We therefore decided to control for time-on-task before attempting to interpret the accuracy results. Before doing so, however, we looked at the trials in which the participants did not respond.
Response omissions (RO)
An analogue ANOVA of the response omissions (ROs, see Table 1) with the same factors revealed that participants omitted more responses when they had been performing the Task during stimulation rather than after Rest (F(1,11) = 18.538, p = 0.001, ). Again, we decided to correct for this time-on-task effect in the main analysis.
The ANOVA also revealed that participants omitted responses on 22.3% of all trials when the Gabor was presented in the left hemifield, 13.8% when the Gabor was presented in the right hemifield and 7% of trials with bilateral Gabors (F(2,22) = 24.536, p < 0.001, ). The smaller percentage of ROs on trials with bilateral Gabors was likely due to participants’ responding to one instead of both Gabors, which was an error and not an omission.
The difference in ROs between trials with left and right Gabors was significant (t(11) = 3.151, p = 0.0092). Since we applied sham stimulation over the right hemisphere during the test phase, it is likely that participants were cued to the right side and thus responded less to Gabors presented in their left hemifield. The interpretation of this difference as a cueing effect rather than as a stimulation-induced effect was supported by the lack of an interaction between Gabor location and stimulation type (F(2,22) = 0.355, p = 0.705, ). Hence, we decided to additionally correct for this response bias in the main analysis of participant’s response accuracy in addition to correcting for time-on-task.
The interaction of the main effects was significant (Condition x Gabor location, F(2,22) = 3.533, p = 0.047, ). No other main effects or interactions were significant (all Fs < 2.3, all ps > 0.15).
Correcting for response bias and time-on-task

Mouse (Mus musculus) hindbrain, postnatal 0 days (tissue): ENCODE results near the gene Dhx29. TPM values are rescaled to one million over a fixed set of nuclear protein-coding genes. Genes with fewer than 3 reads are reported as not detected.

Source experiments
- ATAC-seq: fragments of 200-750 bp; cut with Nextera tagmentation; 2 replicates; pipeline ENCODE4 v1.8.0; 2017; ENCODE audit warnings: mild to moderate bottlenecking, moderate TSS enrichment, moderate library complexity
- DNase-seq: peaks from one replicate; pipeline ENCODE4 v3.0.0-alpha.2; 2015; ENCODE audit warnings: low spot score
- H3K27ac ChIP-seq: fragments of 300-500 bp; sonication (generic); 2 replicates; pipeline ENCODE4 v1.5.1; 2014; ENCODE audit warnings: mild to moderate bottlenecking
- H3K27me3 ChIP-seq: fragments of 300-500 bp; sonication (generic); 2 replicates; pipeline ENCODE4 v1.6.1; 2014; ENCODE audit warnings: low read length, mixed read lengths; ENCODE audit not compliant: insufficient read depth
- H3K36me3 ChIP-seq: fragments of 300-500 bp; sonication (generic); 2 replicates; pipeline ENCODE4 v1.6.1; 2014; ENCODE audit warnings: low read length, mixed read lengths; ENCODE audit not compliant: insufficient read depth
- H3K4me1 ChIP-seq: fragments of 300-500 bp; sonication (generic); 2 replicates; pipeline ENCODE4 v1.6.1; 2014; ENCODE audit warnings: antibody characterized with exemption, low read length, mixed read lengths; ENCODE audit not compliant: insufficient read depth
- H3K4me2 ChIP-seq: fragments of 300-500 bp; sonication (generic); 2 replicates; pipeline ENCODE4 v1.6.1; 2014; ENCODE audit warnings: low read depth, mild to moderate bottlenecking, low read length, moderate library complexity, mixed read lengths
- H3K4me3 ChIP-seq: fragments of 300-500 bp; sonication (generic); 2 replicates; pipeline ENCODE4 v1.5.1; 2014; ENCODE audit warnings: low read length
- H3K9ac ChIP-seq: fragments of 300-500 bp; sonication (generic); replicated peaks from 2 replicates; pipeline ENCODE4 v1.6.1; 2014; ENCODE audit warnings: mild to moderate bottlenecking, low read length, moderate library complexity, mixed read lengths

We corrected for the observed response bias to the right side by dividing the number of correct responses by the number of button presses in the respective combination of stimulation type, Gabor location and condition (conditional response accuracy (CRA), see Table 1).
To be able to directly compare performance after stimulation with Task to the performance after stimulation during Rest, we corrected the participants’ performance after stimulation during Rest with regard to the time spent on task. We derived this measure by subtracting the observed performance decay from the stimulation phase to the test phase in the Task condition from the performance observed after stimulation during Rest for both the rTMS and the Sham conditions (corrected CRA (CORR), see Table 1). Table 2 shows the CRA during and after stimulation with Task, as well as the resulting correction factor.
An ANOVA of the CRAs with the factors phase (Stimulation, Test), stimulation type (rTMS, Sham) and Gabor location (Left, Right, Bilateral) confirmed that the observed performance decay was significant (main effect of phase, Stimulation: 91.4%, Test: 87.9%, F(1,11) = 12.485, p = 0.005, ).
Corrected CRA (CORR)
Fig 2 depicts the results of the main analysis (see also Table 4). After correcting for time-on-task and the response bias to the right, an ANOVA on the corrected CRA (CORR, see Table 1) with the factors stimulation type (rTMS, Sham), Gabor location (Left, Right, Bilateral) and condition (Rest, Task) revealed an interaction of stimulation type and condition (F(1,11) = 12.832, p = 0.004, ).
Stars indicate significant differences after correcting for time on task as indicated by one-tailed paired t-tests with p < 0.05 after correcting for multiple comparisons.
Performance after rTMS with Task did not differ significantly from performance after rTMS during Rest (89.5% vs. 87.6%, t(11) = 1.7140, p = 0.0573, one-tailed t-test). There was also no performance difference between performance after rTMS during Rest and Sham stimulation during Rest (87.6% vs. 90.1%, t(11) = 1.1413, p > 0.1). However, performance after Sham stimulation was better when participants rested during stimulation (Rest) than when they were performing the Task (90.1% vs. 86,2%, t(11) = 2.2826, p = 0.0082, one-tailed t-test). Performance after stimulation with rTMS while performing the Task was better than after Sham stimulation with Task (89.5% vs. 86.2%, t(11) = 2.7536, p = 0.0094, one-tailed t-test, all tests Bonferroni corrected, significance level p = 0.0125).
A significant three-way interaction of Gabor location, stimulation type and condition (F(2,22) = 14.637, p < 0.001, ) showed that the interaction reported above differed between locations. When the Gabor was presented in the left hemifield, there was a small non significant trend towards better performance after rTMS than after sham stimulation, irrespective of condition (97.8% vs. 96.5%, t(11) = 1.6824, p = 0.0603, one-tailed t-test). Performance did not vary with stimulation type or condition, when the Gabor was presented on the right side of the screen (all ts < 0.91).